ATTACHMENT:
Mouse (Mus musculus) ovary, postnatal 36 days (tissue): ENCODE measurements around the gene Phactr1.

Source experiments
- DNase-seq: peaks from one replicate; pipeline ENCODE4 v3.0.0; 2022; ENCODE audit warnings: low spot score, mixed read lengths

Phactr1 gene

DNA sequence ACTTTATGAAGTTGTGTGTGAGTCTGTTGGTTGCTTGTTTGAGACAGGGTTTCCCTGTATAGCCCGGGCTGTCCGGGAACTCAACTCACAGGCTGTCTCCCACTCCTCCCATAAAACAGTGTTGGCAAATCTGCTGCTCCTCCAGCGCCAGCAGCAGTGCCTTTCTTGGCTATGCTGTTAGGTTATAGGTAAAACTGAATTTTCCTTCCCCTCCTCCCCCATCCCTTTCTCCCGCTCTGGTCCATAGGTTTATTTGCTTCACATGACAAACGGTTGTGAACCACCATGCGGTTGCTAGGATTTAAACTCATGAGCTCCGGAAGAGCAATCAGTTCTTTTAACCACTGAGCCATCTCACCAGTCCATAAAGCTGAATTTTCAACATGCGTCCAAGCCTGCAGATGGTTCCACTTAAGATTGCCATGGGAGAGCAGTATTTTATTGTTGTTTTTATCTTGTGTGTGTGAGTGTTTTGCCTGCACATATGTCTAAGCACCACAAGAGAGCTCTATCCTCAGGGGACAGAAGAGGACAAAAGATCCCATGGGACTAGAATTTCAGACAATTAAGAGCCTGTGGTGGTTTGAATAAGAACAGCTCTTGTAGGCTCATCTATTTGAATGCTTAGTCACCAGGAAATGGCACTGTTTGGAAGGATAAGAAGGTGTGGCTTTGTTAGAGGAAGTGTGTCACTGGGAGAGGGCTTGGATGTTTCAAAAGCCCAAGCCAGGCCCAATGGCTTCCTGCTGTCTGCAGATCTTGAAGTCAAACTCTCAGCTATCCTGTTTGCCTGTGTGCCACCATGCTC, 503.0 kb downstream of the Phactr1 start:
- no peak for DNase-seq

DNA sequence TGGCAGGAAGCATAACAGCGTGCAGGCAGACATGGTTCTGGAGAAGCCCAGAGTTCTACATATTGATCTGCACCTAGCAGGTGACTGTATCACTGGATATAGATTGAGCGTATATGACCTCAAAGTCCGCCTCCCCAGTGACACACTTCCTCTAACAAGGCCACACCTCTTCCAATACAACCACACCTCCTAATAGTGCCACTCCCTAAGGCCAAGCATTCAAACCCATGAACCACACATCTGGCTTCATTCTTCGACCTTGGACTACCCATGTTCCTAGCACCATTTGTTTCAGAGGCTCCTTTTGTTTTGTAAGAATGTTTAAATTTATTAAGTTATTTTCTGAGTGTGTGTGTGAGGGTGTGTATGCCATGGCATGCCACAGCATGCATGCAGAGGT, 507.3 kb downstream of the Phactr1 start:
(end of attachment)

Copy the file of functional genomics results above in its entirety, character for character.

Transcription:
Mouse (Mus musculus) ovary, postnatal 36 days (tissue): ENCODE measurements around the gene Phactr1.

Source experiments
- DNase-seq: peaks from one replicate; pipeline ENCODE4 v3.0.0; 2022; ENCODE audit warnings: low spot score, mixed read lengths

Phactr1 gene

DNA sequence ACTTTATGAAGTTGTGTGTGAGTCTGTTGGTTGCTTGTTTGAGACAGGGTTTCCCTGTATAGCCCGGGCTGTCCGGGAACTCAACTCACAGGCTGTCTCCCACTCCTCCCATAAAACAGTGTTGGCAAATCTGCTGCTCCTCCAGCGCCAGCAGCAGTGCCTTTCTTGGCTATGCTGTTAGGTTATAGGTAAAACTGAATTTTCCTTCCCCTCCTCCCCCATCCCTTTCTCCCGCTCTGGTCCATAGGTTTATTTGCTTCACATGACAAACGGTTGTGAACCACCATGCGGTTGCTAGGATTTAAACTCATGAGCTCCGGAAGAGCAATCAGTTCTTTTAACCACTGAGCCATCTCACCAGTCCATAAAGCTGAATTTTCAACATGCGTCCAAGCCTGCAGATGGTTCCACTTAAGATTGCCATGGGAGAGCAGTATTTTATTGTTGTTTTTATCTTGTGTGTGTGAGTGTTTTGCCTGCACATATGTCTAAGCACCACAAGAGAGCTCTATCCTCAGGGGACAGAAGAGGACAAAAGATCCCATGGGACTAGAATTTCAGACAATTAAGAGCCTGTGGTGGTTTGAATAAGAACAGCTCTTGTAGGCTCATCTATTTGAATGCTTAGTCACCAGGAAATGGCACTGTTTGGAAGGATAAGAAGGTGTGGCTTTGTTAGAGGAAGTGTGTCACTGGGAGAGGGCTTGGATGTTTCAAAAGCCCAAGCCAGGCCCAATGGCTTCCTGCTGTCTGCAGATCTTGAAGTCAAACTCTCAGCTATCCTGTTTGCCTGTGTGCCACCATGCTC, 503.0 kb downstream of the Phactr1 start:
- no peak for DNase-seq

DNA sequence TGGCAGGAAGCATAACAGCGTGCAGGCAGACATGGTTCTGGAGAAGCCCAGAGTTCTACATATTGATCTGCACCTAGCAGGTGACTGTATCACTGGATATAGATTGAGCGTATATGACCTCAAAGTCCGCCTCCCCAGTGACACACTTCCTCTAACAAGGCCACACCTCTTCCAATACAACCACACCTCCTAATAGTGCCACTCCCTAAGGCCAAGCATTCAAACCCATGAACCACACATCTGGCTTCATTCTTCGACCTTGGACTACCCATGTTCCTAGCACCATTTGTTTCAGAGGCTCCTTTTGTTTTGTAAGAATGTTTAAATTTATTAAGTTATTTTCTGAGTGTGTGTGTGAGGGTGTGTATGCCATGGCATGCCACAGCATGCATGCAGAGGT, 507.3 kb downstream of the Phactr1 start: